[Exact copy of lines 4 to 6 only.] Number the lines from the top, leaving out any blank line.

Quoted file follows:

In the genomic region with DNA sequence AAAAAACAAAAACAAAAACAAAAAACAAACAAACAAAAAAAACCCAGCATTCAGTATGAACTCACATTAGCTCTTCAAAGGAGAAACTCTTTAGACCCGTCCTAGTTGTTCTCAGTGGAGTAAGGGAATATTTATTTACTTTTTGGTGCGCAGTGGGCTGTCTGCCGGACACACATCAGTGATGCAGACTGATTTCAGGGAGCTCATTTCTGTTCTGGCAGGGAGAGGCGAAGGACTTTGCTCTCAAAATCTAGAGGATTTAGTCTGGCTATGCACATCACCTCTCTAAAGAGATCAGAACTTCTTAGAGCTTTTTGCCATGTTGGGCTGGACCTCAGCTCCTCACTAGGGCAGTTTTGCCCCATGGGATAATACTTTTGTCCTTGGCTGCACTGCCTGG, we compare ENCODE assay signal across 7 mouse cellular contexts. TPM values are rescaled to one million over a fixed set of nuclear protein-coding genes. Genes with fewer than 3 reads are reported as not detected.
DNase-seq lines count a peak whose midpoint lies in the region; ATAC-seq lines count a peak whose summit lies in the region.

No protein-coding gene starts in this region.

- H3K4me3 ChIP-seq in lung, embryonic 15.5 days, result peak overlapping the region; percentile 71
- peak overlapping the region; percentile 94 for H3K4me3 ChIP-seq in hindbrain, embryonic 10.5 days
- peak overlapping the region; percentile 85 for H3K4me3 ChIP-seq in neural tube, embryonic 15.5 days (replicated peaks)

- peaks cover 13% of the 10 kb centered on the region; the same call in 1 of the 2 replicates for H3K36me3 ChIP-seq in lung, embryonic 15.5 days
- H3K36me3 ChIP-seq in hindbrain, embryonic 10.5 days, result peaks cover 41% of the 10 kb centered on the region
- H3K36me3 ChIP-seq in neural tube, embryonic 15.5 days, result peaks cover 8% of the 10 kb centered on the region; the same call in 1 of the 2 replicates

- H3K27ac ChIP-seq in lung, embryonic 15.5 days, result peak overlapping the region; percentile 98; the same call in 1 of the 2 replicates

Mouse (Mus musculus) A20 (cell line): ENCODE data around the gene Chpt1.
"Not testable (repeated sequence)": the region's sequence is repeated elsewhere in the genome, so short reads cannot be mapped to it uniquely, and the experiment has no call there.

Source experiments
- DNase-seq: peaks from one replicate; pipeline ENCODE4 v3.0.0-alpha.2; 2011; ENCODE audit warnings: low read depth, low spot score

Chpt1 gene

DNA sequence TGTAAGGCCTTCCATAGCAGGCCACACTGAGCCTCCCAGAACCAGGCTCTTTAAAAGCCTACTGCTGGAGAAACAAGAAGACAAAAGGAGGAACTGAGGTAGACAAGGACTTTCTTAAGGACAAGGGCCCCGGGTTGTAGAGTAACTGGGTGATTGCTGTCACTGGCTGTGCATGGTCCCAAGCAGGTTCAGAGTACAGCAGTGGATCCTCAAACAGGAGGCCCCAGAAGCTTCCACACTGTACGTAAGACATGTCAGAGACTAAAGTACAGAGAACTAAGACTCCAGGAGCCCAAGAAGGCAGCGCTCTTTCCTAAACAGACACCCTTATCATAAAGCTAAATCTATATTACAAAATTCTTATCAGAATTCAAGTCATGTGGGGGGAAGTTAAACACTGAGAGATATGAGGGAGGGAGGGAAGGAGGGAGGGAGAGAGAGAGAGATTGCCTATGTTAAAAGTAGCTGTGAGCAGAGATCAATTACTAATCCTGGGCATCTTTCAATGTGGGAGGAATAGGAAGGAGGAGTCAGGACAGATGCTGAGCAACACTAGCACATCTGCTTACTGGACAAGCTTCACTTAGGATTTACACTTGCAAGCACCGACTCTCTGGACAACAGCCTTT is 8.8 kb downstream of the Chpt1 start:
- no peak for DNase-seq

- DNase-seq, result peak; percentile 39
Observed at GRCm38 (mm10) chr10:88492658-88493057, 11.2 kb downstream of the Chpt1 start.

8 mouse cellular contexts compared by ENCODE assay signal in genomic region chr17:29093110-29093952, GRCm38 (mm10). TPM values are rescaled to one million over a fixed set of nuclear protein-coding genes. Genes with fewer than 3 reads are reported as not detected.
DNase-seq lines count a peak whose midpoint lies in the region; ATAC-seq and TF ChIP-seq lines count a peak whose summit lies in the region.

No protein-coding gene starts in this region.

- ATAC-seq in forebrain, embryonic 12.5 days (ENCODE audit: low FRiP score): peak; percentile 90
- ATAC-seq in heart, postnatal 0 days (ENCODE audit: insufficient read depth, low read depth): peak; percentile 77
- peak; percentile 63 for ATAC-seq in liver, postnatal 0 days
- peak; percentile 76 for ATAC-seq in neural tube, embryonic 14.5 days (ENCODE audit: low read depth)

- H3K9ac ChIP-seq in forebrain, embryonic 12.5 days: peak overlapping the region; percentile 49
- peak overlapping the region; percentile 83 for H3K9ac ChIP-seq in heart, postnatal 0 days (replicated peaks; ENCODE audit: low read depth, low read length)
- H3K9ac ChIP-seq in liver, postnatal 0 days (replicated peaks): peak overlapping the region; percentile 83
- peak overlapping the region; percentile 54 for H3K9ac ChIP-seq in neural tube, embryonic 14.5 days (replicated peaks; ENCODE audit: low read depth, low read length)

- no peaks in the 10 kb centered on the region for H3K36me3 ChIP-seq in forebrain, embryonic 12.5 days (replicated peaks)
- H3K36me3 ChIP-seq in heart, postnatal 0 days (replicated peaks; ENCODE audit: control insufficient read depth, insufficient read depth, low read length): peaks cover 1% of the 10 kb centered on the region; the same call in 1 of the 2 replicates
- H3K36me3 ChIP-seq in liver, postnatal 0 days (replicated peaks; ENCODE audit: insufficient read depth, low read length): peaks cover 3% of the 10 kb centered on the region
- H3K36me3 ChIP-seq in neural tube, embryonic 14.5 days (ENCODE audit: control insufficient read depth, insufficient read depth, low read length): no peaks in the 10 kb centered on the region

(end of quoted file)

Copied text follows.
- H3K4me3 ChIP-seq in lung, embryonic 15.5 days, result peak overlapping the region; percentile 71
- peak overlapping the region; percentile 94 for H3K4me3 ChIP-seq in hindbrain, embryonic 10.5 days
- peak overlapping the region; percentile 85 for H3K4me3 ChIP-seq in neural tube, embryonic 15.5 days (replicated peaks)